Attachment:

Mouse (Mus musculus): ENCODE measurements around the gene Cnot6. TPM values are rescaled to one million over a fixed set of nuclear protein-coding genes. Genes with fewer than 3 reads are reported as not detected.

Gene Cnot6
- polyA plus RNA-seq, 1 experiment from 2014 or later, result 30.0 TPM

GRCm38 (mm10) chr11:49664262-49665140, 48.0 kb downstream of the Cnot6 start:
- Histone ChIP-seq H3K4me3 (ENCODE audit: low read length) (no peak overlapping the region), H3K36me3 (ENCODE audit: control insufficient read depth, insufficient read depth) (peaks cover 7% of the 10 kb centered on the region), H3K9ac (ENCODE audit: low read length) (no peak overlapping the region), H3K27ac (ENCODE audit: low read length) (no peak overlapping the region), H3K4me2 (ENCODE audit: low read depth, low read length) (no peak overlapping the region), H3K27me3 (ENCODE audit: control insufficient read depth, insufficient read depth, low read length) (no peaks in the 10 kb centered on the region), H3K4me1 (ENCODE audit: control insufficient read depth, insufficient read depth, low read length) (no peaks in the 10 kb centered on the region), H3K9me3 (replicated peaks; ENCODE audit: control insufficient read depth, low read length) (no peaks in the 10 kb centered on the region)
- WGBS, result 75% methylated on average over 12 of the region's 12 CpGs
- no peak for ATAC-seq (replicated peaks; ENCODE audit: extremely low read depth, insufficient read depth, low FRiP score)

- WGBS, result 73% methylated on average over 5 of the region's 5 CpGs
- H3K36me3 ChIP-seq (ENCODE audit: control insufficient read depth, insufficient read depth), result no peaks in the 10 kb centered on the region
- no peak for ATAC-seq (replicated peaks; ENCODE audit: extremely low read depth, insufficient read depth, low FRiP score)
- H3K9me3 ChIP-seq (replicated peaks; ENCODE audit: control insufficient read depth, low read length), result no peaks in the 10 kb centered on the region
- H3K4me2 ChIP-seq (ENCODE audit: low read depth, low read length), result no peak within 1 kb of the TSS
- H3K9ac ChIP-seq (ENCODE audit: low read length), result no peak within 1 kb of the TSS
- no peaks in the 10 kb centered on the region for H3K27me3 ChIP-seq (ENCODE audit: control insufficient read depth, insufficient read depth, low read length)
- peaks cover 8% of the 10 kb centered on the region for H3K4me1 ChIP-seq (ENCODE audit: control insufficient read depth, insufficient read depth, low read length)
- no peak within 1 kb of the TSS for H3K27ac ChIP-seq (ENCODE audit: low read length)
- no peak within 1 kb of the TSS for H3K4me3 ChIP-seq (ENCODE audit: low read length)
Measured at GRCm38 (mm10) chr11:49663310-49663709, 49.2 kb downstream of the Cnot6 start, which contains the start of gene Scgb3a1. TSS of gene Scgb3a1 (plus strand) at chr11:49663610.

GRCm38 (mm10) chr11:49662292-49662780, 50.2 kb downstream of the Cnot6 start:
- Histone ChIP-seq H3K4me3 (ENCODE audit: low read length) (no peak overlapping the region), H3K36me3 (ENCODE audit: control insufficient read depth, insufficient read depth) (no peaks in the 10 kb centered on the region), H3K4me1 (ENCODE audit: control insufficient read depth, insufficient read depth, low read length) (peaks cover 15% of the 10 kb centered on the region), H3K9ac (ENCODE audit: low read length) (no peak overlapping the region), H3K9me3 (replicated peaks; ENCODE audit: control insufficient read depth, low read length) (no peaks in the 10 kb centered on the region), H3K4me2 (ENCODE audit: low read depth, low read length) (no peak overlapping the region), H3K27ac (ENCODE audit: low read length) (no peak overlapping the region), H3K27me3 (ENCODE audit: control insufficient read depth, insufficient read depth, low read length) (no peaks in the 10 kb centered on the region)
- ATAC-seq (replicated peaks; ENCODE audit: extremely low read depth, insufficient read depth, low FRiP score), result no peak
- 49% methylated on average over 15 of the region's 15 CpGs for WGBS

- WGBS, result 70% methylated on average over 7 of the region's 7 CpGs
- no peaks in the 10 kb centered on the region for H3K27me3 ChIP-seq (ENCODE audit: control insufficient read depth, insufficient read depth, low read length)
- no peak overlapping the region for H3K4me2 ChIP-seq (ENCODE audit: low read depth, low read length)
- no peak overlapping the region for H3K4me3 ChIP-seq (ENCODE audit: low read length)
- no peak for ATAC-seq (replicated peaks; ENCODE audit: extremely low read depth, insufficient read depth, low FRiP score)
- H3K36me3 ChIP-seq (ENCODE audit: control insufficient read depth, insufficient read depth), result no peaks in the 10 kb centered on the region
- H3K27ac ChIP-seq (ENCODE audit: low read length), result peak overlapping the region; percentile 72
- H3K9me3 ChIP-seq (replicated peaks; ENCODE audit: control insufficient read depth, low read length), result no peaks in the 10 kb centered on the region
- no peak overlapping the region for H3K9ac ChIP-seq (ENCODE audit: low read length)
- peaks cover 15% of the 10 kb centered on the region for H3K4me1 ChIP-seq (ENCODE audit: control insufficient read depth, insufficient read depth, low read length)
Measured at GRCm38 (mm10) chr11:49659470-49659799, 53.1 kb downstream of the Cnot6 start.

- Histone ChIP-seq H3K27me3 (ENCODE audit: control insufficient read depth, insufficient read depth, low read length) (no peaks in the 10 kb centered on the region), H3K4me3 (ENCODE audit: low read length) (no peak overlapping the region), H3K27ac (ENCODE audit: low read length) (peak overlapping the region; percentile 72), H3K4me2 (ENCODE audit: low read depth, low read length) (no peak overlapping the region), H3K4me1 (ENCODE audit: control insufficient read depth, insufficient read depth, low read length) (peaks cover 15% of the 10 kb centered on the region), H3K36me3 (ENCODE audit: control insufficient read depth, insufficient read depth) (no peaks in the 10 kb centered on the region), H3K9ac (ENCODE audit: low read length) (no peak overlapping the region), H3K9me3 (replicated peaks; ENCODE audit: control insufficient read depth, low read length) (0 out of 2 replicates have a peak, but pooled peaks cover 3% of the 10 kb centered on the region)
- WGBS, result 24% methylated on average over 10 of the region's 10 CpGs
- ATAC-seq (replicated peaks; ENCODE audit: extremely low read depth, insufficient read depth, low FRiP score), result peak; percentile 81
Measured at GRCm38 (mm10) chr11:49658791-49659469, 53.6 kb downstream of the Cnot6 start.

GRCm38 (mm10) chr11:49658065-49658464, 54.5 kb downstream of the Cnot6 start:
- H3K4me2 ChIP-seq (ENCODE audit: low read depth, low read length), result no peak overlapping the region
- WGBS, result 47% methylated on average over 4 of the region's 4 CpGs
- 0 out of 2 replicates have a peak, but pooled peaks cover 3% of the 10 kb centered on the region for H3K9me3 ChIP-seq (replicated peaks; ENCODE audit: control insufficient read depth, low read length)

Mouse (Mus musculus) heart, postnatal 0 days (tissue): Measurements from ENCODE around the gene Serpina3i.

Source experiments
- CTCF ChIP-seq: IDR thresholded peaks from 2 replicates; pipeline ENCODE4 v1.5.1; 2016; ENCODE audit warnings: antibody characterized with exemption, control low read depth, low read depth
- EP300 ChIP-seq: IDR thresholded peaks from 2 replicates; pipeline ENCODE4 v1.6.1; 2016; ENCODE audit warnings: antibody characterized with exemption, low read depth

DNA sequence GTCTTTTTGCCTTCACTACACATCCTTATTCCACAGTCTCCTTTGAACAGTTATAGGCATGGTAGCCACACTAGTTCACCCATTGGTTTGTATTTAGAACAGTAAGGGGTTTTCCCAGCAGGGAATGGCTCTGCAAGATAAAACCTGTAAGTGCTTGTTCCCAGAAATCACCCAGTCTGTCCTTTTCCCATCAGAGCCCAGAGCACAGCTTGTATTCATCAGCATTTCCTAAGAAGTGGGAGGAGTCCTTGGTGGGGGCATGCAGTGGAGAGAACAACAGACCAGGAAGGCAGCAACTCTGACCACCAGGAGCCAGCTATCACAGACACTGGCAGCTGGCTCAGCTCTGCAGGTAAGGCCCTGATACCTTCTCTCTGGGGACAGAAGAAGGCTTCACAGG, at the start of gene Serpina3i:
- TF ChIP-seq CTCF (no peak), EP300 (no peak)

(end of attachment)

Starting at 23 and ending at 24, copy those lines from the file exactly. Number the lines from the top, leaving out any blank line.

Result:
- WGBS, result 70% methylated on average over 7 of the region's 7 CpGs
- no peaks in the 10 kb centered on the region for H3K27me3 ChIP-seq (ENCODE audit: control insufficient read depth, insufficient read depth, low read length)